13.1.3 Status of Web Services
Before we cover the technologies of Web services, you may want to know how mature this technology area is. For now, we only have some basic specifications, such as SOAP, WSDL, and UDDI, and it is often insufficient to build real applications with them. For instance, in the security area, we only have SOAP Digital Signature as a W3C Note, and we do not yet have other technologies such as SOAP encryption. In addition, for Web services composition, IBM and Microsoft have each proposed their own specifications, but they have not reached an agreement.
There is also a big question about Web services: How can we integrate Web services technologies into existing enterprise systems? J2EE is a good vehicle for performing Enterprise Application Integration (EAI) with Java. This indicates that we may need a means to integrate Web services into the J2EE architecture. To address this issue, Java Specification Request (JSR) 109 has been formed to come up with an enterprise Web services architecture (we describe it in greater detail in Section 13.5.). Although it is one of the most promising directions, no final specification has been published.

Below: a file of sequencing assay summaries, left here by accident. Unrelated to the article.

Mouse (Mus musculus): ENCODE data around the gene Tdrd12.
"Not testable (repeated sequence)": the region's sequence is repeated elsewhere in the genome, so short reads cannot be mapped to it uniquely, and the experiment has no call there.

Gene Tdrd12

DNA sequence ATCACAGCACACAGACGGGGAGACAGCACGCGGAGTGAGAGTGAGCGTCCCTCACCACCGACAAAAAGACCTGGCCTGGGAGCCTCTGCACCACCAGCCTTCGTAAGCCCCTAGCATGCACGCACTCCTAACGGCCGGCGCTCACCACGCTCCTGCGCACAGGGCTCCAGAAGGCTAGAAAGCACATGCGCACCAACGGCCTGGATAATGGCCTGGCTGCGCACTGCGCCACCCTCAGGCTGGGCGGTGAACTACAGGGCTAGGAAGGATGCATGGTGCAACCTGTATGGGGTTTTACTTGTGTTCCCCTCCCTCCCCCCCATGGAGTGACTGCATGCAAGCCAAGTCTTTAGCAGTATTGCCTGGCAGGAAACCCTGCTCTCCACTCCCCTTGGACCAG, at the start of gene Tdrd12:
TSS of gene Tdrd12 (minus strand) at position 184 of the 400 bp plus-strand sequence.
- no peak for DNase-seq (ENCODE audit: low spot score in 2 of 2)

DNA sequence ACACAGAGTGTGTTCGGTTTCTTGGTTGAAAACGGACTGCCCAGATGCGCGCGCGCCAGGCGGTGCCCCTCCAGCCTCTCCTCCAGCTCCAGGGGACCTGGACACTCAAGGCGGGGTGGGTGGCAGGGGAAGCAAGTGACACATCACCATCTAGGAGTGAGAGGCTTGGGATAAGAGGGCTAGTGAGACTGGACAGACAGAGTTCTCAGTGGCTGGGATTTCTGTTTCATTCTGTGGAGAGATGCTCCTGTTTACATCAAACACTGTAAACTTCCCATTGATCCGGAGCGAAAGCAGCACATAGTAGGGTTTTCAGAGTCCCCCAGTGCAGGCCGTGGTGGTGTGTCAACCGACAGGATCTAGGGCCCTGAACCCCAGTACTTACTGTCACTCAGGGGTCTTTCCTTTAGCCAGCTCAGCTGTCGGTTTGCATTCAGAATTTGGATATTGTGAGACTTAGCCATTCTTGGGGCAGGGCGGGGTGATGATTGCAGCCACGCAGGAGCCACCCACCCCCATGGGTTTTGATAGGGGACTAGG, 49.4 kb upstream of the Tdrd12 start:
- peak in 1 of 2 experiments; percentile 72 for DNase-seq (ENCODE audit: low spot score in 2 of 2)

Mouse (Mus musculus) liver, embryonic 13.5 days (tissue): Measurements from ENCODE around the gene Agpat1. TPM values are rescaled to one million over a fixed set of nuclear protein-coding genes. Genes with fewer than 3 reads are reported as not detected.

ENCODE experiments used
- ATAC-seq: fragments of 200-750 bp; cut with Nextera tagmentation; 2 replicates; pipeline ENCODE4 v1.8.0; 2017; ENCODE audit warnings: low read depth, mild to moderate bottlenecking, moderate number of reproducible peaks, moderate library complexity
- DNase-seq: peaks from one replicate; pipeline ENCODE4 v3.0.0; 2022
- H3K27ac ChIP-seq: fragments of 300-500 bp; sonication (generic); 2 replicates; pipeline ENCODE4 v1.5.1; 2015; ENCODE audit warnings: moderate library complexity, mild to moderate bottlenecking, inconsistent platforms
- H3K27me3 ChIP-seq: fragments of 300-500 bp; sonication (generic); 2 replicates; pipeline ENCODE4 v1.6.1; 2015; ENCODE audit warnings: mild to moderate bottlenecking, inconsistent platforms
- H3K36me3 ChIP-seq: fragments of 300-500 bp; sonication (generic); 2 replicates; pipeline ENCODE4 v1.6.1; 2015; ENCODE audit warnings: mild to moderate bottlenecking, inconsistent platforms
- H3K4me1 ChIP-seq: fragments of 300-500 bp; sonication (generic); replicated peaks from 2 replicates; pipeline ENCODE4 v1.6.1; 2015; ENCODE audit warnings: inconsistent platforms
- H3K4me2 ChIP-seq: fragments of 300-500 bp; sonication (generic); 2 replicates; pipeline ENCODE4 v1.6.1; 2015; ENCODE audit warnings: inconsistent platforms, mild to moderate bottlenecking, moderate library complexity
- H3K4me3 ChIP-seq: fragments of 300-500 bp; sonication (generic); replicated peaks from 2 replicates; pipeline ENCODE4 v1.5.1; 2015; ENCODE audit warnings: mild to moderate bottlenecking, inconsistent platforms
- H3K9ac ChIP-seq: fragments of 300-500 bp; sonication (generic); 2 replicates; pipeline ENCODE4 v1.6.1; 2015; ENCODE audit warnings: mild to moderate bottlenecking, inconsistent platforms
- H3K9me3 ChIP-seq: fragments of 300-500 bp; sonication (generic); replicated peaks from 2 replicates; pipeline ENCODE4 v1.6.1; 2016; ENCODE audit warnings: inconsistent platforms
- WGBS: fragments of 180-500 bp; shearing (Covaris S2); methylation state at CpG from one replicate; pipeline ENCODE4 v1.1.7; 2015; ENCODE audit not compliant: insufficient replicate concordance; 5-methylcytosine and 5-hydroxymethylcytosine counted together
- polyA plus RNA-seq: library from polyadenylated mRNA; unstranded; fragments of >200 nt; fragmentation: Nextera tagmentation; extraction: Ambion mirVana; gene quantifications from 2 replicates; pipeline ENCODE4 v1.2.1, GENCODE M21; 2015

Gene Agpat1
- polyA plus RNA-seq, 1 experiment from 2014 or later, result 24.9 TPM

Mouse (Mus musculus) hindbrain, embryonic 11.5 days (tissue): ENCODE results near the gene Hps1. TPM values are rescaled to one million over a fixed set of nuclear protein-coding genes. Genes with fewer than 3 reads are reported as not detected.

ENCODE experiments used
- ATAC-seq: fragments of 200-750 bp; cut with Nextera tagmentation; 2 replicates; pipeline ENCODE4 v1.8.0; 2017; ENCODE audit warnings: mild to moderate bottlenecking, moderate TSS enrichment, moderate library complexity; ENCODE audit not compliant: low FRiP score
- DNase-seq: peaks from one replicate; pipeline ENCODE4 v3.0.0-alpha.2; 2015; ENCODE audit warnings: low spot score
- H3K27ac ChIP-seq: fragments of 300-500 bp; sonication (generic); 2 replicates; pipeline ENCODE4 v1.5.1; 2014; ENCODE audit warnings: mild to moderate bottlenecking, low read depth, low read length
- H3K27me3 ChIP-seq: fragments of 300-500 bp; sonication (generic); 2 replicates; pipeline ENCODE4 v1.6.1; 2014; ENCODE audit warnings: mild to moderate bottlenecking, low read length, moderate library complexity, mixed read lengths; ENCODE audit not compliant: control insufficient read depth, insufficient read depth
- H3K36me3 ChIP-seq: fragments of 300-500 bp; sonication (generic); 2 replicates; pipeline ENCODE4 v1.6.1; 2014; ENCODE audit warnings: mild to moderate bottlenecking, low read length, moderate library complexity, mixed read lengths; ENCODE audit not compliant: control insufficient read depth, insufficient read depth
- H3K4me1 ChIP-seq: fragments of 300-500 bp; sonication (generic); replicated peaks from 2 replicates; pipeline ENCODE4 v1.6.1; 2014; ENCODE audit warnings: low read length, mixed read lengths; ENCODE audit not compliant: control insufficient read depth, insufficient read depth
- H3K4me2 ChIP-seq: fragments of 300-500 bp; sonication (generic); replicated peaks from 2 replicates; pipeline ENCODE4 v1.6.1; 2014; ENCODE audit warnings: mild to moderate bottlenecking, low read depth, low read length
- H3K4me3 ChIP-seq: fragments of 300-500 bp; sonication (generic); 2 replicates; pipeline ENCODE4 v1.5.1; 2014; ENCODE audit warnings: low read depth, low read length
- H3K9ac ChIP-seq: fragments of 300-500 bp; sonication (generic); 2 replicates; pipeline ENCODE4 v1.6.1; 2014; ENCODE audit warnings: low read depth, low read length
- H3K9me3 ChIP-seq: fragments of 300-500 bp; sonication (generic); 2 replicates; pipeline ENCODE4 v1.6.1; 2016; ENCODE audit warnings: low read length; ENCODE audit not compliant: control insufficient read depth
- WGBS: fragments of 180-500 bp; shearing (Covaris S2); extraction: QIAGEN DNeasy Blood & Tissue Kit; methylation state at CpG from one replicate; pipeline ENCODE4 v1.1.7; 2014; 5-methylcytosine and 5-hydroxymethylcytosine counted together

In summary, the technology basis of Web services is not mature enough. However, many software vendors are actively investing in this area because it is likely to drastically change system development in the near future. From a developer's point of view, you may want to know how long you should wait. Unfortunately, we expect that for a while a large number of technologies will be proposed but will go away. Accordingly, you have to judge whether each technology will survive. From this perspective, it is not enough for you to know how to use the basic Web services technologies such as SOAP, WSDL, and UDDI. Rather, you should be comfortable with discussing their technical details, including the implementation aspects. In the previous chapter, we looked at the implementation details of SOAP by means of a prototype. In the same manner, we review a fairly large number of programs here. Through the examples shown here, you should be able to make sense of Web services technologies. As a result, you can consider which standardization activities and proposals are promising, and see the direction of this area.